Bus Conversions dot Com Bulletin Board
July 29, 2014, 04:01:45 AM *
Welcome, Guest. Please login or register.

Login with username, password and session length
News: If you had an E-Mag Subscription: It will not turn yellow, get musty, dusty, and mildewed or fade.
   Home   Help Forum Rules Search Calendar Login Register BCM Home Page Contact BCM  
Pages: 1 2 [All]   Go Down
  Print  
Author Topic: Jakes in a C3  (Read 3081 times)
Nick Badame Refrig/ACC
1989, MCI 102C3, 8V92T, HT740, 06' conversion FMCA# F-27317-S "Wife- 1969 Italian/German Style"
Global Moderator
Hero Member
*****
Offline Offline

Posts: 4857


Nick & Michelle Badame


WWW
« on: May 21, 2007, 05:39:57 AM »

Hi Members,

After my weekend venture to North Western PA, and being diverted off I-80 because of a bus accident.

I really got a wake up call on some very steep decents down mountains on Rt 322.....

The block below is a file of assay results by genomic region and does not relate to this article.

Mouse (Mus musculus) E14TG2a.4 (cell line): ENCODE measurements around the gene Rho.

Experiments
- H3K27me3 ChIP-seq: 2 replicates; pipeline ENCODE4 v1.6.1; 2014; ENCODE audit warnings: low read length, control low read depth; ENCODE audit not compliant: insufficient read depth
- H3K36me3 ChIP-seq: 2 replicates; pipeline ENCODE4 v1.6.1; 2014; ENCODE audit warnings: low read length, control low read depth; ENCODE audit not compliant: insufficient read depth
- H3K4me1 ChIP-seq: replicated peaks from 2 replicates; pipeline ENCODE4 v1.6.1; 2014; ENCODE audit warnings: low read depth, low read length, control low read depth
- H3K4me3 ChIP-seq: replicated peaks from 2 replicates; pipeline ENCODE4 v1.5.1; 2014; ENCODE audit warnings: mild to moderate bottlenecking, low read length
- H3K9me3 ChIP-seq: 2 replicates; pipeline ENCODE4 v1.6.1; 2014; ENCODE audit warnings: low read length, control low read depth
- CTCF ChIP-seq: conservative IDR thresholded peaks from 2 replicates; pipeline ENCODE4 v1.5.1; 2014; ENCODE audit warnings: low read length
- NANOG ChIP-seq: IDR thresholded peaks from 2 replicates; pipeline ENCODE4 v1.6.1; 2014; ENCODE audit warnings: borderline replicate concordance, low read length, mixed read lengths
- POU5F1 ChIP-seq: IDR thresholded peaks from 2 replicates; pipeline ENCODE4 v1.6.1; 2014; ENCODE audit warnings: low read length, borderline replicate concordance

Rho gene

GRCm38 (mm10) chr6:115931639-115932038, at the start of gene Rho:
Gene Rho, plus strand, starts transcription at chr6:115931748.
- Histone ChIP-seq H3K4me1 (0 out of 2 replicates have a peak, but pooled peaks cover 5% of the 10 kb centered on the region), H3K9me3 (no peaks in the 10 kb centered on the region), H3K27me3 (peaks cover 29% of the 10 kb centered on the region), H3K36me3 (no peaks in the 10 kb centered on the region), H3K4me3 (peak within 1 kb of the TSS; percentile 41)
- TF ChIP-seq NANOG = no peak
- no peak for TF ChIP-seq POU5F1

Going up a mountain is no problem, the 8V92 flattens them out.. man, I had my heart in my mouth quite a few times

They have signs that say, Trucks 35 mph..  Yea, try keeping that speed with no Jakes and your brakes will be gone

in no time. I know I overheated my brakes a couple times.   All in all, it's pretty scary wondering if your brakes will hold!

Question, What kinda job is it installing Jakes in my bus?       "DD 8V92T  HT-740"

Thanks in advance
Nick-
Logged

Whatever it takes!-GITIT DONE! 
Commercial Refrigeration- Ice machines- Heating & Air/ Atlantic Custom Coach Inc.
Master Mason- Cannon Lodge #104
https://www.facebook.com/atlanticcustomcoach
www.atlanticcustomcoach.com
belfert
Guest

« Reply #1 on: May 21, 2007, 06:54:06 AM »

I recall reading some posts about Jake brakes very recently and I thought someone (TomC maybe) saying that Jakes are not very effective on two stroke diesels.
Logged
Gary W
Full Member
***
Offline Offline

Posts: 125



WWW

Ignore
« Reply #2 on: May 21, 2007, 07:07:11 AM »

Hi Nick
I had jakes installed on my 6V-92, they work great as I live in British Columbia lots of grades. I got a used set from a wrecker for $800 and paid $800 to have them installed.